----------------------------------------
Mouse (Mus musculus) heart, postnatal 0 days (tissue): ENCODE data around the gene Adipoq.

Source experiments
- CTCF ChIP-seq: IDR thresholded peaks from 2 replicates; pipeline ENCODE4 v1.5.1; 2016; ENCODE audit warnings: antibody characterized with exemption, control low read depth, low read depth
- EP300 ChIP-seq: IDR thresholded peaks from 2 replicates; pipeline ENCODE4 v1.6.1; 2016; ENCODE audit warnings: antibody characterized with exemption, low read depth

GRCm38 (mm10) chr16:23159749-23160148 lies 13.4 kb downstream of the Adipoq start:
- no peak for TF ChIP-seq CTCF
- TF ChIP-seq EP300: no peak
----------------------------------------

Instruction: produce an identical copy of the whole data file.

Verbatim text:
Mouse (Mus musculus) heart, postnatal 0 days (tissue): ENCODE data around the gene Adipoq.

Source experiments
- CTCF ChIP-seq: IDR thresholded peaks from 2 replicates; pipeline ENCODE4 v1.5.1; 2016; ENCODE audit warnings: antibody characterized with exemption, control low read depth, low read depth
- EP300 ChIP-seq: IDR thresholded peaks from 2 replicates; pipeline ENCODE4 v1.6.1; 2016; ENCODE audit warnings: antibody characterized with exemption, low read depth

GRCm38 (mm10) chr16:23159749-23160148 lies 13.4 kb downstream of the Adipoq start:
- no peak for TF ChIP-seq CTCF
- TF ChIP-seq EP300: no peak